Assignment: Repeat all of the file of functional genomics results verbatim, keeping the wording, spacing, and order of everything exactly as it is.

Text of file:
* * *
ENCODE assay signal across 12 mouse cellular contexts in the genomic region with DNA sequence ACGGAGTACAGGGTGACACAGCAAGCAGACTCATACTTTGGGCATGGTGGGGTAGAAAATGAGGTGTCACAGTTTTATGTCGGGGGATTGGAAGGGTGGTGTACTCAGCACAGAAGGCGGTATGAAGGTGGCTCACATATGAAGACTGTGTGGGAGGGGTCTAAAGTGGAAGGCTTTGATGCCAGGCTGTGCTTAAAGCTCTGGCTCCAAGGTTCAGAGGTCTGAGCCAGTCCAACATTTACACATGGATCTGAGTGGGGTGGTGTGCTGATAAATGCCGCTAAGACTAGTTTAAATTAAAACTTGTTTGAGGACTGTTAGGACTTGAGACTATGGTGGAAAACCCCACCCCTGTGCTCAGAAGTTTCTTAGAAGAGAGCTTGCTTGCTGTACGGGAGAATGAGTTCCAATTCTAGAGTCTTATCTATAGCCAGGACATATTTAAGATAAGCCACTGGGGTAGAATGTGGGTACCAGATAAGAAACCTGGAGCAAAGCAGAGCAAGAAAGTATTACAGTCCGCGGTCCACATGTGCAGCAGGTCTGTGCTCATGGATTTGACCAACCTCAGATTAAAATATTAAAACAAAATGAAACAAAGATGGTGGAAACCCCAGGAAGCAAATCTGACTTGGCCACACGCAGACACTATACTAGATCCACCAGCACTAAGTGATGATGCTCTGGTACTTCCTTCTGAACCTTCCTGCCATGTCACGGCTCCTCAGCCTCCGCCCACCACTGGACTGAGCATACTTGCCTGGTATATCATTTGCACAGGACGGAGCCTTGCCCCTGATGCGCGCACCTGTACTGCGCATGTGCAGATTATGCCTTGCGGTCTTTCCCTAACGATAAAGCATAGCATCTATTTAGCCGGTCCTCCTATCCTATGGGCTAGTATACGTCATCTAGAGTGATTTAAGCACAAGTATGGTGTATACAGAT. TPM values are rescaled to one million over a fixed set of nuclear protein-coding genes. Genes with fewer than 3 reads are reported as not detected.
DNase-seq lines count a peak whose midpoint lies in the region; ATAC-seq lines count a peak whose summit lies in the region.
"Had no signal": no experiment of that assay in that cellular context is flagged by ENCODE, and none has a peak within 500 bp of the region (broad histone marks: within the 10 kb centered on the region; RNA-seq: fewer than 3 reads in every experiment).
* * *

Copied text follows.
ENCODE assay signal across 12 mouse cellular contexts in the genomic region with DNA sequence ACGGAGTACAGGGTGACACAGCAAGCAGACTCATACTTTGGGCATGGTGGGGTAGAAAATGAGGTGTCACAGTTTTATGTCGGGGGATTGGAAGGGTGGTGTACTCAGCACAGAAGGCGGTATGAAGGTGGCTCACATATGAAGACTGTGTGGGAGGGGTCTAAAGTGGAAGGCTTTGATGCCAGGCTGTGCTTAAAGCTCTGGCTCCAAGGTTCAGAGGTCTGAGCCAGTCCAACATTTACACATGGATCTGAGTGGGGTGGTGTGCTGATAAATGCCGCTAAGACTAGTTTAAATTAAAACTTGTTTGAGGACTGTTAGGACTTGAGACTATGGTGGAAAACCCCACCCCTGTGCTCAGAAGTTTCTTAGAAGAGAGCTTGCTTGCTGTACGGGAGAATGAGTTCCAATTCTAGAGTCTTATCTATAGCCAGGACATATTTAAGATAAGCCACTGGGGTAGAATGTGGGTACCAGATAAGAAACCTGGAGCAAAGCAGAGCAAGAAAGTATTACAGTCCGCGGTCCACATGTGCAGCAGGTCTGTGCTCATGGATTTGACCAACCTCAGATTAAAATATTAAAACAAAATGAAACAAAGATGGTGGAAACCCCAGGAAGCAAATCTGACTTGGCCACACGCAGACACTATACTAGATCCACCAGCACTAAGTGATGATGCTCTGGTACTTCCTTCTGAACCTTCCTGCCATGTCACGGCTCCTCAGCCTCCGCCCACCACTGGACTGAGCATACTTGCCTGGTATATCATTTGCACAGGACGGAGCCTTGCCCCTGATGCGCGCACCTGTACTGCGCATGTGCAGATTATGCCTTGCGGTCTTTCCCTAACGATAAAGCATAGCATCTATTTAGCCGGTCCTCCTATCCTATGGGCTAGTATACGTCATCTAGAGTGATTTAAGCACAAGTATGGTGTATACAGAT. TPM values are rescaled to one million over a fixed set of nuclear protein-coding genes. Genes with fewer than 3 reads are reported as not detected.
DNase-seq lines count a peak whose midpoint lies in the region; ATAC-seq lines count a peak whose summit lies in the region.
"Had no signal": no experiment of that assay in that cellular context is flagged by ENCODE, and none has a peak within 500 bp of the region (broad histone marks: within the 10 kb centered on the region; RNA-seq: fewer than 3 reads in every experiment).